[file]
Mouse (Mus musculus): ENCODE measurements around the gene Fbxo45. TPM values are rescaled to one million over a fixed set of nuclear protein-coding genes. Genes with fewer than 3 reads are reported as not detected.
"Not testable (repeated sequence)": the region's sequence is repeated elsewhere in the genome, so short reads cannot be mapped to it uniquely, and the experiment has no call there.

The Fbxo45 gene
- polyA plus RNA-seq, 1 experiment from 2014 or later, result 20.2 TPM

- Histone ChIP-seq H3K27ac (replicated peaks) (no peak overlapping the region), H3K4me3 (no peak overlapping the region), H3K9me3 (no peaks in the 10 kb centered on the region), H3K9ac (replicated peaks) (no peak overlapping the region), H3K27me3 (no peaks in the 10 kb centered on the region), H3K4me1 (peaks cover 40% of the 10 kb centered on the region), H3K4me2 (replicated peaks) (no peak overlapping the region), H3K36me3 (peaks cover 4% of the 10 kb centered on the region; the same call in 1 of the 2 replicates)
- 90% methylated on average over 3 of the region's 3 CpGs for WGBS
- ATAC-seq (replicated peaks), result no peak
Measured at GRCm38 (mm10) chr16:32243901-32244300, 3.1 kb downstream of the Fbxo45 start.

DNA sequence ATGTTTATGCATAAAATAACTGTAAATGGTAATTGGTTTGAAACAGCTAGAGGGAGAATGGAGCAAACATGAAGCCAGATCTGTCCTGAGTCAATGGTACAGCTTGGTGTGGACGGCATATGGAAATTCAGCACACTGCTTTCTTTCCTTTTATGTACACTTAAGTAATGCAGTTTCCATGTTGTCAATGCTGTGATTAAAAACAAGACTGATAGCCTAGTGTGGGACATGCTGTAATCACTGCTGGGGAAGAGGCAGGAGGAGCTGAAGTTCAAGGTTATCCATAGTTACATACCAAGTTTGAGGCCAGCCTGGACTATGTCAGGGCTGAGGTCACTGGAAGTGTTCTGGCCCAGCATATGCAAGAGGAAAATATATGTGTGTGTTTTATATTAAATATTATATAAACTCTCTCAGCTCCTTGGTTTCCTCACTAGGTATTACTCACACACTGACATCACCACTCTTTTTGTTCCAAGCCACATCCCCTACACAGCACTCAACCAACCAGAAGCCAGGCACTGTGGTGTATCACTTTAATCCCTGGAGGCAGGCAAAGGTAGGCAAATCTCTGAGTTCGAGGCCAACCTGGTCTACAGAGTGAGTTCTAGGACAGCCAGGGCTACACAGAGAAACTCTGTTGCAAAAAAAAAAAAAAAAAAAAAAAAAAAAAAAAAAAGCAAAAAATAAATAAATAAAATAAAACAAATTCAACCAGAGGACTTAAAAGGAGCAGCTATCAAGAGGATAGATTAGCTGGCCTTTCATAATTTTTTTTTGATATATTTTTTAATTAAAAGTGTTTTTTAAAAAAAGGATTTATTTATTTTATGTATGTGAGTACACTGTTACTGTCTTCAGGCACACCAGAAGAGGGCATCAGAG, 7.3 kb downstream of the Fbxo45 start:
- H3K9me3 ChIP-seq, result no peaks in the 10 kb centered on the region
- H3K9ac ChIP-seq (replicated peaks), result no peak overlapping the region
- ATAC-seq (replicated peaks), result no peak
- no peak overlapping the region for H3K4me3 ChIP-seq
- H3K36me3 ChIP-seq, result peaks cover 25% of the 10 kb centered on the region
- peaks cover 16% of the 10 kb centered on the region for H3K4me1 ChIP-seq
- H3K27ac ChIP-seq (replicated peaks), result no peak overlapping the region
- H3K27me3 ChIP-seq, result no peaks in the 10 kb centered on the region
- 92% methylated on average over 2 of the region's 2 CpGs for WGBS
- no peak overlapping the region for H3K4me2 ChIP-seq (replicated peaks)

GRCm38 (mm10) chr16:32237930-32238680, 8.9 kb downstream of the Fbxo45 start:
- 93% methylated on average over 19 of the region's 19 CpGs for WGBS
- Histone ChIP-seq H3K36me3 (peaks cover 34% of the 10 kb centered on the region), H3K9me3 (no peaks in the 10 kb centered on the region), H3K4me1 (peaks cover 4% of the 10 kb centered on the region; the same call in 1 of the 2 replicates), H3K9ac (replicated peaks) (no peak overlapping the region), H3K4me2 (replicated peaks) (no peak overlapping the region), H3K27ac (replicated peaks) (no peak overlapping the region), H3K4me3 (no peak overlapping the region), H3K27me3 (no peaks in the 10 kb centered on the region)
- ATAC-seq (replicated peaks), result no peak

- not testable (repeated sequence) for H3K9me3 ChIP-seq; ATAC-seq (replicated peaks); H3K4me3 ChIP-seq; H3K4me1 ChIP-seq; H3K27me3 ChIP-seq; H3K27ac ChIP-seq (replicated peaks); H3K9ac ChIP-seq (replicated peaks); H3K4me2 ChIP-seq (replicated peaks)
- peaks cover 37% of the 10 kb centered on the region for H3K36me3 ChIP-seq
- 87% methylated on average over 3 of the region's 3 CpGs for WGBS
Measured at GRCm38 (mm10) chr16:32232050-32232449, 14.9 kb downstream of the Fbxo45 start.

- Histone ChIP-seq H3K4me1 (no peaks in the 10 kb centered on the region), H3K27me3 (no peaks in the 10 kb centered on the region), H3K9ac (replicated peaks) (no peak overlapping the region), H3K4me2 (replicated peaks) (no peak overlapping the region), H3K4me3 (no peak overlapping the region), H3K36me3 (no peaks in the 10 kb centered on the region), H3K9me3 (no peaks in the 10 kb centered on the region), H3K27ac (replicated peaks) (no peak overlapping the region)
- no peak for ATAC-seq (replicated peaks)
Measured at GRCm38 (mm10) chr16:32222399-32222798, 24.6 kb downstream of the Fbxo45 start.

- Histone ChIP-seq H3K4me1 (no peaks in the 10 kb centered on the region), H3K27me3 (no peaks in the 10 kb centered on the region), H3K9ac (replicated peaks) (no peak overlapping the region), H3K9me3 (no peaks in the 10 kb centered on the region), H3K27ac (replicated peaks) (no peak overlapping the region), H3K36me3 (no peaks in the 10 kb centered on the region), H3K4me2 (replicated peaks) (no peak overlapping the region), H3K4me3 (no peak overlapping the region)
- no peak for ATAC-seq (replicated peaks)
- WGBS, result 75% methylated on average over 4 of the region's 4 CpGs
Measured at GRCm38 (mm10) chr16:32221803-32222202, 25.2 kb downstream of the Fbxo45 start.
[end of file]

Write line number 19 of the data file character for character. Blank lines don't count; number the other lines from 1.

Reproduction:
- no peak overlapping the region for H3K4me2 ChIP-seq (replicated peaks)